Besides assisting these countries with expertise and experience on this matter, NATO should avail opportunities of engaging in bilateral agreements of intelligence sharing, Counter-terrorism policies and maritime security with the respective countries in South Asia. The Wales Summit Declaration emphasizes that there is a need for a coordinated international approach to counter ISIL. Considering the true spirit of this Declaration, the recruitment wave of ISIL in South Asia should act as a trigger to widen the formal coalition against ISIL and enhance it by bringing  South Asian countries onboard.

Sharing best practices from  NATO’s Training Mission-Iraq (NTM-I) into its recent Capacity Building Initiatives (CBI)in Jordan, Moldova and Georgia have had an enormous beneficial impact in these countries. They have succeeded in strengthening their respective national security apparatus against external threats as the main focused areas of training, mentoring, equipment donation and coordination from the NTM-I were continued and incorporated into these CBI’s. NATO’s contribution to international stability, security and conflict prevention could also prove to be a robust base for cooperation in South Asia as there is an urgent need to expand NATO’s expertise in advising and assisting nations with security and defense reforms while aiming to encourage the establishment of self-sufficient security institutions in these countries. 

The training and education components of these initiatives include providing for the infrastructure and transforming these engagements into long term bilateral security cooperation relationships could prove to be extraordinary fruitful in countries like Afghanistan - struggling with high illiteracy rates among their armed forces and security establishment – and Bangladesh – struggling with a highly politicized military.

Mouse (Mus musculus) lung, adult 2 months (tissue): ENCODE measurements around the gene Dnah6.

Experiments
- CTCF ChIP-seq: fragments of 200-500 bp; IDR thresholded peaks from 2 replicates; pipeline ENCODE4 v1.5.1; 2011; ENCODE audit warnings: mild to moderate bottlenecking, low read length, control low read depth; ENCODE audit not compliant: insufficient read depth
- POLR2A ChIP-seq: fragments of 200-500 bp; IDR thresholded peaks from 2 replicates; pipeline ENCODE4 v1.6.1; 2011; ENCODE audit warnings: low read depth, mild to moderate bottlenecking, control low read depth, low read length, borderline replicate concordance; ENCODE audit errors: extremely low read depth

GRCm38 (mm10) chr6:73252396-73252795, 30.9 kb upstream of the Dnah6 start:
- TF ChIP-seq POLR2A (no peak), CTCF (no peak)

Collective approach

From the expansion of ISIL and its worldwide recruitment policies, it has become evident that the threat of terrorism is not restricted to the region of origin anymore. The mass use of internet and social media have obscured the borders of extremism in South Asia as well and pose an undeniable menace to global peace. NATO’s Enhanced Cyber Defence Policy needs to be broadened in the backdrop of these developments. South Asian allies and partners should be formally incorporated and take a lead in implementing the goals of this policy.

The situation demands a collective approach from the West and the East as equal partners and stakeholders.

The writer can be reached at junaidqureshi8@yahoo.com.

 

This article was simultaneously published in Atlantic Treaty Association’s Commentaries on the 15th of December 2015. Atlantic Treaty Association is the advisory organization of NATO and has been furnishing the alliance with analyses, training, education and information activities on foreign affairs and relevant security issues since 1954. Junaid Qureshi, permanent columnist for ‘Kashmir Images’, is also a regular research writer for this organization and is considered an expert on South Asia and terrorism in the region. This is his second write-up for this prestigious magazine. We congratulate him for this feat and wish him best of luck in his future endeavors.